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Risk Prediction for ER Negative Breast Cancer Recurrence

Melissa L Bondy

3 Collaborator(s)

Funding source

National Cancer Institute (NIH)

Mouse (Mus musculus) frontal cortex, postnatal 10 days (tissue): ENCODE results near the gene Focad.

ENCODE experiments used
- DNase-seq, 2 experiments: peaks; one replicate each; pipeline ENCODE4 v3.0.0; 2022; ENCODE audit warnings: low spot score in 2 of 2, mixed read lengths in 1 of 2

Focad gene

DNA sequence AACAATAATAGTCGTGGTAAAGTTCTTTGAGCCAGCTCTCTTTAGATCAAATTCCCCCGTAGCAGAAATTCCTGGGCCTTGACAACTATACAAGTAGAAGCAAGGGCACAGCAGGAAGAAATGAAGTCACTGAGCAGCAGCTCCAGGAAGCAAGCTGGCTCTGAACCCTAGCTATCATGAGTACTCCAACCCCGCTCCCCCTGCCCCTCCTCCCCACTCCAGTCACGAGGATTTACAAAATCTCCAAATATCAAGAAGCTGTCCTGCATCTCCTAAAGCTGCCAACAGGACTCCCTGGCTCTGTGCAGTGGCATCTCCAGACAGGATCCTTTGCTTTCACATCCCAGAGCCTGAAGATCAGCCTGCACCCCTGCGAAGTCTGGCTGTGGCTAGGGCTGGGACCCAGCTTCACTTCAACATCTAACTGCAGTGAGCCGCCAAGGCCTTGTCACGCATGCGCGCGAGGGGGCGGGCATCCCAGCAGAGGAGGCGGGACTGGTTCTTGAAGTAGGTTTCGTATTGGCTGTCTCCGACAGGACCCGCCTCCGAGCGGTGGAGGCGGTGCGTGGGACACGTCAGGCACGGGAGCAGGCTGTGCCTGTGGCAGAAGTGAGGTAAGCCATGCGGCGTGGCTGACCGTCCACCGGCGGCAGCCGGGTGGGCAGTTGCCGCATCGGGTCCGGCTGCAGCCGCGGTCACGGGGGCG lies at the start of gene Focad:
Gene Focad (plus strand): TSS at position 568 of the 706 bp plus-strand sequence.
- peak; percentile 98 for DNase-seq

Estrogen receptor-negative (ER-), early stage breast cancer (ESBC) patients show marked clinical heterogeneity with regard to outcomes. Further, there have been no major advances in improving prognostication or prediction over the last decade. We have completed an extensive analysis of copy number imbalances (CNI) in ER- ESBC and have developed the first practical, robust prognostic model applicable to ER-ESBC. The primary goal of this project is to validate, and if necessary, refine our prognostic CNI model for ER-/ESBC. Overall the project is complementary to the TCGA in that the follow-up for patients is much longer, a requirement for breast cancer studies, and the samples are solely from ESBC whereas many of the samples in the TCGA are from large, advanced tumors due to the study design. The overarching hypothesis of our study is that inclusion of information on somatic events or tumor 'genotype' will improve risk discrimination and prediction model calibration for individual ER-/ESBC patients for recurrence, distant metastasis, treatment response, and overall survival. Secondarily, we hypothesize that the pattern of somatic events in ER-/ESBC will differ by epidemiological factors (race/ethnicity, age of onset, screening behaviors) providing important public health information. Three specific aims encompass the validation and refinement of prognostic/predictive models based on somatic events for ER-/ESBC considering population structure. In aim 1, we will validate our current model as a fixed model in three independent sample sets for prognostication. In aim 2, we will take advantage of advanced methods for variable selection to evaluate whether or not we can improve model accuracy by considering interactions between somatic events and clinical factors. In aim 3, we will conduct comparative analyses of the models to assess overlap in information content, prognostic accuracy. We will explore the models for the ability to predict response to contemporary treatment with and without inclusion of HER2+ cancers including taxanes and HER2-targeted therapy. The primary translational goal of this project is to validate and refine our prognostic CNI model for ER-/ESBC to reflect current therapeutic protocols. A second translational goal is to assess the performance of our CNI prognostic model(s) in predicting treatment response. Importantly, we propose novel methods for variable selection that allow consideration of the joint effects of somatic events, epidemiologic factors, and treatment on patient outcomes that can be generalized to other marker discovery efforts.

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